Sterling is right about our need to change our relationships to things, but as long as there is cheap oil and the polar ice caps are still frozen, people (in general) are not going to change those relationships. We need the good minds in the “design sector” to fully accept we have past the mark to easily extract petroleum out of the ground, and that no combination of renewable energies are going to allow us to continue our techno-industrial lifestyle–if we had started when Jimmy Carter warned us, maybe we could. Once people experience (hopefully we have the foresight to envision it before it happens)life with staggering costs to some really basic life giving objects and services, that relationship to those needed objects(food, healthcare etc)and the desired objects (ipods, fun kitchens etc) will be change without the use of metaphors or cool SF books that Sterling employs. Alas, human overpopulation has brought us on the brink of an environmental and energy crisis. In other words, we have overshot the earth’s carry capacity!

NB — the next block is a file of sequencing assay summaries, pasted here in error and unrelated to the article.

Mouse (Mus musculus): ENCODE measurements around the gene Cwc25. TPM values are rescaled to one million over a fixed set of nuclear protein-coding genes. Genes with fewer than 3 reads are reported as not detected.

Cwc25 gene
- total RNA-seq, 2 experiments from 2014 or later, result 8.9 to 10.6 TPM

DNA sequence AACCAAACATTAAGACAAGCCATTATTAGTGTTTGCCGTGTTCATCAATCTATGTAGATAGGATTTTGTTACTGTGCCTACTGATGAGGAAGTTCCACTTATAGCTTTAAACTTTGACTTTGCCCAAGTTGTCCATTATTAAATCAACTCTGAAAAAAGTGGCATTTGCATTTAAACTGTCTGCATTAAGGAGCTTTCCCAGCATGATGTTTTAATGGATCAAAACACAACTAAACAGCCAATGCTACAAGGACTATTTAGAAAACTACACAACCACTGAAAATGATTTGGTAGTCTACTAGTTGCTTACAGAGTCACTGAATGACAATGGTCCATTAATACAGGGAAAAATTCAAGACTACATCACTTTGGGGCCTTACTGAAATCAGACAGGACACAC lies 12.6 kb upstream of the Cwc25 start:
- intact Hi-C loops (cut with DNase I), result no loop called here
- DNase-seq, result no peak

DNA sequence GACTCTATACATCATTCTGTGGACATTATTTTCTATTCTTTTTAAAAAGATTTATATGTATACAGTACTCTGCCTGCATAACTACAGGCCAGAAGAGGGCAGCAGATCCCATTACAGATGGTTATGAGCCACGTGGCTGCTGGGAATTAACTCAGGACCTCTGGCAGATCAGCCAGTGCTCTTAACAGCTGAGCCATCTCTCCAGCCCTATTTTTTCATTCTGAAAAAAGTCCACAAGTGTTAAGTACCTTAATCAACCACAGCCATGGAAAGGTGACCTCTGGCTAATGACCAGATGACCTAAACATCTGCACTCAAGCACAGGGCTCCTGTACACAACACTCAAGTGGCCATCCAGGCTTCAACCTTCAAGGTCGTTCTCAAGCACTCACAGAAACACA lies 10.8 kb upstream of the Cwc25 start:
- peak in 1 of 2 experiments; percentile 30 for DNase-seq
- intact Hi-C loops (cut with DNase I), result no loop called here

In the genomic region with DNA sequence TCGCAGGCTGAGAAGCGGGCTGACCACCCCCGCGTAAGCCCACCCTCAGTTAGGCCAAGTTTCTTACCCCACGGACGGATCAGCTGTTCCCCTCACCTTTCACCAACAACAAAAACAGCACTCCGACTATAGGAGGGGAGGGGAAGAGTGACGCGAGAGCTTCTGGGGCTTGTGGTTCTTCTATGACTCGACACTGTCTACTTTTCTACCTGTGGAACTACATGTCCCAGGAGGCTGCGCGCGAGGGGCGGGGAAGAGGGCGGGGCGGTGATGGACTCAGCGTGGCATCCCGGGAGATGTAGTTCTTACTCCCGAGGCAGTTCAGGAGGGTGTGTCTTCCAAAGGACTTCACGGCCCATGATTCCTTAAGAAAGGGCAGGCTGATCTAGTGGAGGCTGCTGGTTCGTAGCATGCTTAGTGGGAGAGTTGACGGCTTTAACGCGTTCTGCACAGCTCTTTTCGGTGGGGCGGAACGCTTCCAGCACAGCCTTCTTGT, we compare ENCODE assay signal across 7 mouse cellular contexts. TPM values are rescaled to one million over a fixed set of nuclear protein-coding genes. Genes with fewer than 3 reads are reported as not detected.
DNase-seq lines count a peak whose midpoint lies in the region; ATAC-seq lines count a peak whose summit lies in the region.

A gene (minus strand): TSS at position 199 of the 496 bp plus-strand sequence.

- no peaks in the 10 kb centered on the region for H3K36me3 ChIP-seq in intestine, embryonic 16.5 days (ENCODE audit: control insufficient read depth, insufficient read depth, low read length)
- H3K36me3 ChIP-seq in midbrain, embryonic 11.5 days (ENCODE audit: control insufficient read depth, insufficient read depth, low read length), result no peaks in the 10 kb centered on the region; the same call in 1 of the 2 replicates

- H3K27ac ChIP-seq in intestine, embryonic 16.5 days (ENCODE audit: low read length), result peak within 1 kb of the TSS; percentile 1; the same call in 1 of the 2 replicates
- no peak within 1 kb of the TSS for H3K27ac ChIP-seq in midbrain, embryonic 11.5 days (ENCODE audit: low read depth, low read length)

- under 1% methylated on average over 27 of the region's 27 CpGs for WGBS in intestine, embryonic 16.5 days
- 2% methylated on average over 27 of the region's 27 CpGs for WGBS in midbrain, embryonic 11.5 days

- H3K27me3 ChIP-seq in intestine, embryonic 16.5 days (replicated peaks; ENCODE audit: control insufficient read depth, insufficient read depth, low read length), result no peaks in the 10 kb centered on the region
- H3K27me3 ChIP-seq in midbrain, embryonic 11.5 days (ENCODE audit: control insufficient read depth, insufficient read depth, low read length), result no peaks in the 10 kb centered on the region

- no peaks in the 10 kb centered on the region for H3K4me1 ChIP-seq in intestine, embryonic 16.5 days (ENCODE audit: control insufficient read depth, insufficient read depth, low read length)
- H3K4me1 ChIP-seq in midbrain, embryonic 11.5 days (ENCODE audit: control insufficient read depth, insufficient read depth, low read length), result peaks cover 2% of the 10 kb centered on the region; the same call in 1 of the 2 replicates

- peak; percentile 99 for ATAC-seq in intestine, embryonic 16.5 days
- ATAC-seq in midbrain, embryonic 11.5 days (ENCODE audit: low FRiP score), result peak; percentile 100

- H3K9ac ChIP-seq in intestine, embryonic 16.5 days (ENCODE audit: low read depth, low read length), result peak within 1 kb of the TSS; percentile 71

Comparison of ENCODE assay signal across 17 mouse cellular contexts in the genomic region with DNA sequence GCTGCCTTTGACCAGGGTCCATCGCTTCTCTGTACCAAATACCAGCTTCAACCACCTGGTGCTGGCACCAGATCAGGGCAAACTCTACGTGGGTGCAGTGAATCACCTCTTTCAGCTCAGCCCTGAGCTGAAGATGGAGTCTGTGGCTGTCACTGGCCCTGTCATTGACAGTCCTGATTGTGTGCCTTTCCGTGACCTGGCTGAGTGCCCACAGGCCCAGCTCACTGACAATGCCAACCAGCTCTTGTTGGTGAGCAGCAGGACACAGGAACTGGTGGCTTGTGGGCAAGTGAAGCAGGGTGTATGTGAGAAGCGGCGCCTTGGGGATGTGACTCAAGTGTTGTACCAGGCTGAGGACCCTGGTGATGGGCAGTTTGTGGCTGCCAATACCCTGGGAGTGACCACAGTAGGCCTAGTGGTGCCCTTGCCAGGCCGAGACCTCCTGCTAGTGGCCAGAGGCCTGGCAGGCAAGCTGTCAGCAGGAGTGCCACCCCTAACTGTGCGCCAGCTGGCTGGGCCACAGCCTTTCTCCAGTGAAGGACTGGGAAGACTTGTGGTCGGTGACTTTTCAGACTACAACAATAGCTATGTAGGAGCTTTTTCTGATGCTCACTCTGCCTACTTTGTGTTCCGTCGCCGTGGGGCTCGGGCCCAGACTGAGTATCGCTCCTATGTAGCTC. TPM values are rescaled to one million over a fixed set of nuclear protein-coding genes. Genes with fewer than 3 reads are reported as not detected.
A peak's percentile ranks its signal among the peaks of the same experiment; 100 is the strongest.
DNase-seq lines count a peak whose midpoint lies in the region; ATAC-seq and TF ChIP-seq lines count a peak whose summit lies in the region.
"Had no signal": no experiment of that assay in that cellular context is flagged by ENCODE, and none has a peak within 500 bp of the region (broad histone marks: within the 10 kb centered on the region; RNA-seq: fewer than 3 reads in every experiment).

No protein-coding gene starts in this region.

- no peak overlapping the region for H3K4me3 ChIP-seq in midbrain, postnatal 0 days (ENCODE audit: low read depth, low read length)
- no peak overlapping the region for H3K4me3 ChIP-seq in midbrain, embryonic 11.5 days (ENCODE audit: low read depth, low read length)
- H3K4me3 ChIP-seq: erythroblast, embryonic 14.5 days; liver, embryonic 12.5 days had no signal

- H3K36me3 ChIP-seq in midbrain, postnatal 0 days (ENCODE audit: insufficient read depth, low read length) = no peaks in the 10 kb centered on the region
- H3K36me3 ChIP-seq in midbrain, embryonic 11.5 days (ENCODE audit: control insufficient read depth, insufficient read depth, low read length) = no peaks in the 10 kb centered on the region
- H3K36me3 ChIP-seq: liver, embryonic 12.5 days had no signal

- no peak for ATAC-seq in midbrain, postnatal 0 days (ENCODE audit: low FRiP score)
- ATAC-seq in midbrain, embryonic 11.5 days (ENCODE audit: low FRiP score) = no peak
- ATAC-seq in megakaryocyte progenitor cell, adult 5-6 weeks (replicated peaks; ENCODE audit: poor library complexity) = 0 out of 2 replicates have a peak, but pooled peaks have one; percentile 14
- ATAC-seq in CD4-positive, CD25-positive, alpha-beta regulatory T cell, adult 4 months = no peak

I commend #16 for stripping down!

  15. arkady says:

    Wonderful stuff by mister Sterling it is sort of his spimes speech without the spimes. He drops the title of the new W. Gibson book in it too.

  16. anansi133 says:

    I got halfway through and then gave up. Seriously, is this the followup to the Veridian thing? Ouch!

    Atemporality sounds a lot like Future Shock, repackaged 40 years later.

    I kind-of like the idea that historical transitions of the past have helped us understand present day artifacts… but I don’t know how this can help me, and neither does he.